Machine builders who need the performance of digital hydraulics but aren't ready to commit to any particular fieldbus may now have a way of getting the best of both worlds.
A new digital hydraulic pump from Moog Inc. (East Aurora, NY) can provide the advantages of digital control to designers of large machinery without requiring them to abandon their current methods of analog-based programmable logic control (PLC). The new radial piston pump, known as the Moog RKP, could be a boon for makers of plastic injection-molding machines, blow molding machines, metal-forming presses, and die-casting machines, as well as traditional machine tools.
"The biggest advantage of this is that engineers can use their existing analog PLC, and can still get the functionality of a digital pump," notes Michael Sieber, market manager for plastics machinery at Moog (Boeblinen, Germany). "They are not obliged to implement CAN (controller area network) or any kind of fieldbus interface in their PLC, which would mean changing the hardware and the structure of the software."
Such capabilities could be critical in plastic injection-molding machines, which often employ as many as seven or eight hydraulic cylinders in series. Up to now, analog pumps have used only one setting of the pump's pressure controller to run all of those cylinders, which resulted in a performance compromise. Moreover, such analog pumps were typically unable to adjust performance parameters on the fly while the machine operated, requiring instead that technicians shut a machine down and adjust potentiometers.
Because the new pump is digital, it offers engineers the ability to simultaneously control a number of hydraulic cylinders and adjust performance parameters on the fly while obtaining real-time diagnostics through the HMI or laptop PC interface.
"This means we can adapt the pump during the cycle to a number of different cylinders," Sieber says. "It gives a better quality of pressure control, and it means that users don't have to compromise over a range of different-sized cylinders."
Digital Functionality: With Moog's new RFK, engineers can use their existing analog PLC, and yet still get the functionality of a digital pump.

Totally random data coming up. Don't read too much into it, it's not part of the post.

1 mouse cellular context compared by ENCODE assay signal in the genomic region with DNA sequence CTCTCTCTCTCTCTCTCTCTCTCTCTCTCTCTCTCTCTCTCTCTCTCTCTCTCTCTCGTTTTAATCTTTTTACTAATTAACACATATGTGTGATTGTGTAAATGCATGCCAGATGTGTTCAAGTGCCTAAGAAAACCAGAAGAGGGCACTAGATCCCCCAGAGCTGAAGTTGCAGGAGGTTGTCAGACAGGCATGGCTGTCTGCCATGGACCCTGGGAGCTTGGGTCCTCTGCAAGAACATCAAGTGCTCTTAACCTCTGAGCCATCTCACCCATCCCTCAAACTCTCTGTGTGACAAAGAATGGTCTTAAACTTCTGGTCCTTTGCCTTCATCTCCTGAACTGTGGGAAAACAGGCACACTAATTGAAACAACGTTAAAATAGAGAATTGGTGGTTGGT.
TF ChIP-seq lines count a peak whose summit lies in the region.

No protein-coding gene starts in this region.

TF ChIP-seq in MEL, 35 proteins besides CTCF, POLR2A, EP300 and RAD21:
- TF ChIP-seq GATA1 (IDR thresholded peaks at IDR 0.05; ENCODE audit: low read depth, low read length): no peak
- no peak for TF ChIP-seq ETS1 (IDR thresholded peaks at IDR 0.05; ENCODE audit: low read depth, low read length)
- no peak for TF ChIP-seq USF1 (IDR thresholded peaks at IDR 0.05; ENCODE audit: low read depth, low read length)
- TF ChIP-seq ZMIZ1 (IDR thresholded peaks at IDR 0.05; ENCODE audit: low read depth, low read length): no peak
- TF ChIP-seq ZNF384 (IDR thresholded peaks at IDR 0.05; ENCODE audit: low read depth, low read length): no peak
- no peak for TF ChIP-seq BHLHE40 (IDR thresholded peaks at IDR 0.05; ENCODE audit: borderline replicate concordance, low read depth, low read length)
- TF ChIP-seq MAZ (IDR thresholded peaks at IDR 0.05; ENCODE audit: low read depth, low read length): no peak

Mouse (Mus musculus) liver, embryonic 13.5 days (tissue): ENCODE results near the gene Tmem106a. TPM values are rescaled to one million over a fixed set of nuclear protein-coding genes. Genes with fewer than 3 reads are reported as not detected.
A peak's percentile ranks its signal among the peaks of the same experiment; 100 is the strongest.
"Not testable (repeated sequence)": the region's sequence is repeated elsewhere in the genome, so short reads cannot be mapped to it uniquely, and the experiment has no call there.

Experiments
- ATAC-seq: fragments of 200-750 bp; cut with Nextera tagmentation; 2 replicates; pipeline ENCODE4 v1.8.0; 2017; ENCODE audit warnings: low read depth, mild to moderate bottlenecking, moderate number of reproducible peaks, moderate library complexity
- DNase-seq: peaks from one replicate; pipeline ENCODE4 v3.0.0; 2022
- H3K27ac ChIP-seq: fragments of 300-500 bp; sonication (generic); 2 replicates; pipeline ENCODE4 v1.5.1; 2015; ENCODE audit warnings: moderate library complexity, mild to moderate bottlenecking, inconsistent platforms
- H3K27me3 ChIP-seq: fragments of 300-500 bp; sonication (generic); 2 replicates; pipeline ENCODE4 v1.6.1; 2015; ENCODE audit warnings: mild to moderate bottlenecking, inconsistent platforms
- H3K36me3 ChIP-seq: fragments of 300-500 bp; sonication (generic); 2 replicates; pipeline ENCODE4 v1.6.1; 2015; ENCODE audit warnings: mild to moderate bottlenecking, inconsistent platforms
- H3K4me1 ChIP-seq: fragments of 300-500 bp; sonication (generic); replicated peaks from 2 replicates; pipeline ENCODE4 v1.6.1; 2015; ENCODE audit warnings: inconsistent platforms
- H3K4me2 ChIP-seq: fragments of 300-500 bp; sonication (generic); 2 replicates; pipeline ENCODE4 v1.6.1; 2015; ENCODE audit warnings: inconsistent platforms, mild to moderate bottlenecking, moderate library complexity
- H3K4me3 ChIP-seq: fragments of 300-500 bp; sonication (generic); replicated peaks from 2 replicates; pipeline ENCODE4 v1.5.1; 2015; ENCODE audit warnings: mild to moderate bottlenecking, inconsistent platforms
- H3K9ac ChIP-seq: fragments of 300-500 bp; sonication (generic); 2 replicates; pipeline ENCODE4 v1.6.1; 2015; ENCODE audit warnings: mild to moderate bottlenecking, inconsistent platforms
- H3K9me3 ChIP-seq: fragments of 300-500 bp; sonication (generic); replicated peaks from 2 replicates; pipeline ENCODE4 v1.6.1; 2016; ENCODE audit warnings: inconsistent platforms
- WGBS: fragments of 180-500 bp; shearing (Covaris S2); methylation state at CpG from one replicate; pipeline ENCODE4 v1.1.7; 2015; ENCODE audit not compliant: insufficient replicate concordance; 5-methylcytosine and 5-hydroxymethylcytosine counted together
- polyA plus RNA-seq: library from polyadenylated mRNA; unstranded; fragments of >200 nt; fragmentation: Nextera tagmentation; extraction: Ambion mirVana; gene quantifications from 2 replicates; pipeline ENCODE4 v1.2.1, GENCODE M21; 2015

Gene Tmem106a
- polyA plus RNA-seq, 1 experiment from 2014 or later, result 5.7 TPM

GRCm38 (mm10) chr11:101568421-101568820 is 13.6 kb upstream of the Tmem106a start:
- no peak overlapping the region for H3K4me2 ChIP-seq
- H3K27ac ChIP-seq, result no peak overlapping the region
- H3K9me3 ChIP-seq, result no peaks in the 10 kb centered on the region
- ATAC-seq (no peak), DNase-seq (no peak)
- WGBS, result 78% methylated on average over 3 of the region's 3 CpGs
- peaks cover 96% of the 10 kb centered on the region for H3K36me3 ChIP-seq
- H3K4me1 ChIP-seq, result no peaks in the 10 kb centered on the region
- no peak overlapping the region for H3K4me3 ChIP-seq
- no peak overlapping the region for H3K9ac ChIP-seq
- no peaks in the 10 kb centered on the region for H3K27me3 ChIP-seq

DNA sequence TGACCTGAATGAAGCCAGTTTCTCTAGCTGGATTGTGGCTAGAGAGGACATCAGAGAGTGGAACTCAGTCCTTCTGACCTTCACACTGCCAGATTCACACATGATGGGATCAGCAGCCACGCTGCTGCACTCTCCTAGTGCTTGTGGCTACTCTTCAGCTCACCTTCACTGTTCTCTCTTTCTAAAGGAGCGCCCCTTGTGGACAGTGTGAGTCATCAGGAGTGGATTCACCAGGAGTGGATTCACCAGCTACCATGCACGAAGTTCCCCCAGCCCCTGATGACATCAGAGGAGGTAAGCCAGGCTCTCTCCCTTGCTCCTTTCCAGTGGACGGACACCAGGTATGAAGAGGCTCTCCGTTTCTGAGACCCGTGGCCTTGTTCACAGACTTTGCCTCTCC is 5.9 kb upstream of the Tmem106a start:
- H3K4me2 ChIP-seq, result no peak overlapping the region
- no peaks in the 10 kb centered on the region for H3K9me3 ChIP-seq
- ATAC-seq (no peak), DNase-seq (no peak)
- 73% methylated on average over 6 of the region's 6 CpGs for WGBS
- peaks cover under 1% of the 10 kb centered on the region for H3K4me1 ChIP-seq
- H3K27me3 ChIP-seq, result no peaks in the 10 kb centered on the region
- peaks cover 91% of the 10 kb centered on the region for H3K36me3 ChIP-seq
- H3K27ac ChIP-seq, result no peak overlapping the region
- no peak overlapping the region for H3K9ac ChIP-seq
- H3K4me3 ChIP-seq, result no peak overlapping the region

The new wrinkle in the design of the RKP, however, is its ability to adjust those parameters over the CAN bus (as other digital pumps do) or to employ analog interfaces. Moog engineers believe that the ability to run off analog interfaces is a key, especially for big machinery designers who haven't yet committed to any particular type of fieldbus control. Sieber says that many engineers are hesitant to commit because today's fieldbuses lack the speed needed to close control loops on the fly. The speed issue is especially significant for plastic injection-molding machines, he says.
"We think the next generation of field buses will be fast enough, but right now we don't know which one will be best," Sieber says.
By incorporating analog interfaces, the new pump gives the machine builders the advantage of employing a fieldbus now or later. "You can use this pump with an analog interface now and still have the functionality of a digital pump," Sieber explains. "And you're not obliged to completely modify your PLC or your machine control to implement a CAN interface."
The new pump, to be introduced at the K-Show 2004 in Dusseldorf, Germany, on Oct. 28, reportedly can adapt to 16 different parameter sets, including adjustment of pressure regulators, defining or operational modes, and selection of pressure sensors. It is available in seven sizes ranging from 19 to 140 cc per revolution with continuous pressures of 4,000-5,000 psi (280-350 bar).
Moog engineers say that they expect the pump to appeal to machine builders who want to use a fieldbus now as well as those who don't yet want to commit.